Home About Us Laboratory Services Forensic Science Communications Back Issues January 2002 An Unusual Arson Case by Van Vaerenbergh (Forensic...

An Unusual Arson Case by Van Vaerenbergh (Forensic Science Communications, January 2002)

An Unusual Arson Case by Van Vaerenbergh (Forensic Science Communications, January 2002)

fsc_logo_top.jpg
fsc_logo_left.jpg

January 2002 - Volume 4 - Number 1

Technical Note

An Unusual Arson Case: Polymer Grains, A Mineral Spirit, Solid Bricks Containing Kerosene, and a Glycolether Used as Fuels

Gino Van Vaerenbergh
Engineer
Fire and Explosions Investigations Laboratory
National Institute of Forensic Sciences
Brussels, Belgium

Abstract | Introduction | Experiment | Results and Discussion
Additional Remarks | Conclusions

Abstract

An arson attempt in 1996 in a polyethylene-recycling factory near the city of Ghent, Belgium, failed through the action of the security guard. The guard caught the offenders while they were starting fires at two different locations. The guard extinguished the fires, but the offenders fled. There were no traces of a burglary found inside the factory. An extensive examination involving analysis of the samples and consulting relevant literature revealed that if the fire had not been extinguished, the factory would have been severely damaged.

Introduction

A photograph of a pile of flammable items.
Figure 1 Sample incendiary spot Click here to view enlarged image.


Polyethylene (either high or low density) is a plastic solid of milky transparency. It is prepared by polymerization of liquid ethylene at high temperatures and at either high or low pressure. In the factory, nine incendiary spots were prepared (open bags with grains of polyethylene, different solvents, wood, hard paper plates, and hard paper rolls). One of these spots is represented in Figure 1.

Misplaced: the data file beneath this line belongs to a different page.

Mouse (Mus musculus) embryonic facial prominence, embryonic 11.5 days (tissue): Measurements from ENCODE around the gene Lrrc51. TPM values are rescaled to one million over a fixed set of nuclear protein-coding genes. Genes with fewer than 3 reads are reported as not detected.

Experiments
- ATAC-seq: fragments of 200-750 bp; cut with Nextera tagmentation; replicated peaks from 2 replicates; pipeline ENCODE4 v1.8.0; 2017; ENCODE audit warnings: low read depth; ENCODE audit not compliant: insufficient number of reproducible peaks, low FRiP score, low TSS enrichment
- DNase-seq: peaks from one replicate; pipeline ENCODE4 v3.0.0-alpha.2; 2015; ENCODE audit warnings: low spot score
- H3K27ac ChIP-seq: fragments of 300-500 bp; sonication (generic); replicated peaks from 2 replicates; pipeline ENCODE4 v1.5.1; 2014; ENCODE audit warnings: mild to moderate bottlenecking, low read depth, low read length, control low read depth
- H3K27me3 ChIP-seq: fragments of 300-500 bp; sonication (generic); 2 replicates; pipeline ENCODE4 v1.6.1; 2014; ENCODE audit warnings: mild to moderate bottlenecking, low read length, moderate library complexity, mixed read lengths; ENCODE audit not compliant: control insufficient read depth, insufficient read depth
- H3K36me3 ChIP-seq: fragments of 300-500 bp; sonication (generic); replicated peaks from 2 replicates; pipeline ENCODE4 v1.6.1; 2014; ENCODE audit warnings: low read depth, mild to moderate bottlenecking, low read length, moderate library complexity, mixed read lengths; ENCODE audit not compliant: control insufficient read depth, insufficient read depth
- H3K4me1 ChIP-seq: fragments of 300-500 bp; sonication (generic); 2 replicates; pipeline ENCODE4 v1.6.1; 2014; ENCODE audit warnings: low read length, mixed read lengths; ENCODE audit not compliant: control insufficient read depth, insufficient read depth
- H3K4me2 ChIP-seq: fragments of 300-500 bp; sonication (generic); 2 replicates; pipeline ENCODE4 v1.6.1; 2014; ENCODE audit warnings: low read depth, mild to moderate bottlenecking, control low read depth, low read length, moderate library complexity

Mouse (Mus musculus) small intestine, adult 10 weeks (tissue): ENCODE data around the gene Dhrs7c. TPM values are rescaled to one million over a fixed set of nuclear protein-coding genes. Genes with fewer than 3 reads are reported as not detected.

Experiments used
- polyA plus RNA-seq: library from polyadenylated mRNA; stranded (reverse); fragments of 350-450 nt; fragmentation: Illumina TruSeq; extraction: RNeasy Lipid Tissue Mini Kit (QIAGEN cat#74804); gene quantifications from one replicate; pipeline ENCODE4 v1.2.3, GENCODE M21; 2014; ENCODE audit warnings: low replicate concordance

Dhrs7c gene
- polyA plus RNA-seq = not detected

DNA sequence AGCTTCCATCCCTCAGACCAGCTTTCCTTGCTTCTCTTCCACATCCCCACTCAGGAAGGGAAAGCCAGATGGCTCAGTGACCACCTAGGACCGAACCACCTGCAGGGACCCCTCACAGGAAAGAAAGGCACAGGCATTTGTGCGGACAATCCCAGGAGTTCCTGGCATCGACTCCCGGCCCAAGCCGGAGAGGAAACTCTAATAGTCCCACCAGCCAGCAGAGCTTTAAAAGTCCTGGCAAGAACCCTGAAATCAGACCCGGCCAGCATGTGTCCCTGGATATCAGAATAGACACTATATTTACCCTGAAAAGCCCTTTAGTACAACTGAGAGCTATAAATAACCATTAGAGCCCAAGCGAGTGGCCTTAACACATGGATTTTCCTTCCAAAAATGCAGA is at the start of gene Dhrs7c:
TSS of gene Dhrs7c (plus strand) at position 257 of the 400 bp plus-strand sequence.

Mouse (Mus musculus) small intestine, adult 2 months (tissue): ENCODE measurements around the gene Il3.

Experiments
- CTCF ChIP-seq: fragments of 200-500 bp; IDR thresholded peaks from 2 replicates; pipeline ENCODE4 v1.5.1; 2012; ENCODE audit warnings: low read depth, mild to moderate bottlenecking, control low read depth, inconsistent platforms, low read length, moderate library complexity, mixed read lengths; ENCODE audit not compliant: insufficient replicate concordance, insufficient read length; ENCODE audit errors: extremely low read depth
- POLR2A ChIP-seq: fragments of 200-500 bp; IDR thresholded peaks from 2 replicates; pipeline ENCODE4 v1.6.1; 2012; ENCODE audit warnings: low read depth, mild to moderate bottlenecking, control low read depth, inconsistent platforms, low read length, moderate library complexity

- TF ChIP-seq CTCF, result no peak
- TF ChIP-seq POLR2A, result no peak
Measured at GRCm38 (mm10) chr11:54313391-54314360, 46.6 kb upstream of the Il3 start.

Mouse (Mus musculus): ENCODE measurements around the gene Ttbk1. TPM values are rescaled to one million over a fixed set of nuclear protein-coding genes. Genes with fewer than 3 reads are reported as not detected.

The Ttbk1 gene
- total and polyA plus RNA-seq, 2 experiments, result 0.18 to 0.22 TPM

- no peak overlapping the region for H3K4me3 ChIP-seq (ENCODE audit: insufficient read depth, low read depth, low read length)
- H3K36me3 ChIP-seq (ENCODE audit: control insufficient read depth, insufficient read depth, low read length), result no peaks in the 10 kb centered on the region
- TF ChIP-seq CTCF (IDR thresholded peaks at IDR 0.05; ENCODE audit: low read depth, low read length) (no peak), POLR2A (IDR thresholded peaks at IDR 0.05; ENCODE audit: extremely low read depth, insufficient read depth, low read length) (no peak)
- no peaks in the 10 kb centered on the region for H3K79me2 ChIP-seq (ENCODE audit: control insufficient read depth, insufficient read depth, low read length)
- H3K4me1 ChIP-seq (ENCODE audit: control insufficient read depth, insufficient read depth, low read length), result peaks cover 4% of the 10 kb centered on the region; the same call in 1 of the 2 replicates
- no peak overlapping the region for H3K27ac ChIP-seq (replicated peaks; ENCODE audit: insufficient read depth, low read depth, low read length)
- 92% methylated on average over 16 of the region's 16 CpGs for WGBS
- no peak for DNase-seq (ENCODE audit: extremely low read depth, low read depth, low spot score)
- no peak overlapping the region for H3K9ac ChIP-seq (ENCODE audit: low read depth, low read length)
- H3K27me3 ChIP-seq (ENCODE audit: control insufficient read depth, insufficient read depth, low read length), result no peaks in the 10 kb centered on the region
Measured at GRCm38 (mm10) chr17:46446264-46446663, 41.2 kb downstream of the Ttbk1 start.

It was necessary to determine the flammability of the incendiaries to identify their components and the consequences if the fires had not been extinguished. Different samples were taken on-site for analysis. Their descriptions are represented in Table 1.

Experiment (analytical conditions and sampling procedure)

A static headspace gas chromatography-mass spectrometry (GC-MS) analysis was performed for screening and identifying any ignitable liquid (the modified method based on ASTM guideline 1618-97). The chromatographic separations were performed on a Carlo Erba Top 8000 series GC-MS. The chromatographic profiles were compared with standard solutions. The following conditions were observed:

  • temperature program 40(1)-8-280°C
  • injector split 30ml/min. @ 250°C
  • capillary column Rtx-5, 30m*0.32mm*1µm
  • carrier gas 50kPa helium
  • detector MS EI+ scan 25-325m/z
  • detector MS source temperature / oven interface temperature 200°C / 250°C
  • headspace (with a gas-tight syringe) 1ml @ 25°C
  • 100°C (heating for 1h 30min.)

Results and Discussion

A graphic of the identification and structural formulas of the components of sample 8.
Figure 2 Identification of the components of sample 8. Click here to view enlarged image.


The results of the analyzed samples are represented in Table 2.
The GC-MS analysis of sample 8 (Figure 2) reveals a distribution of two propylene glycol ethyl ether (PGEE) isomers with a ratio of »13:1 and two impurities, propylene glycol monomethyl ether (PGME) and ethanol.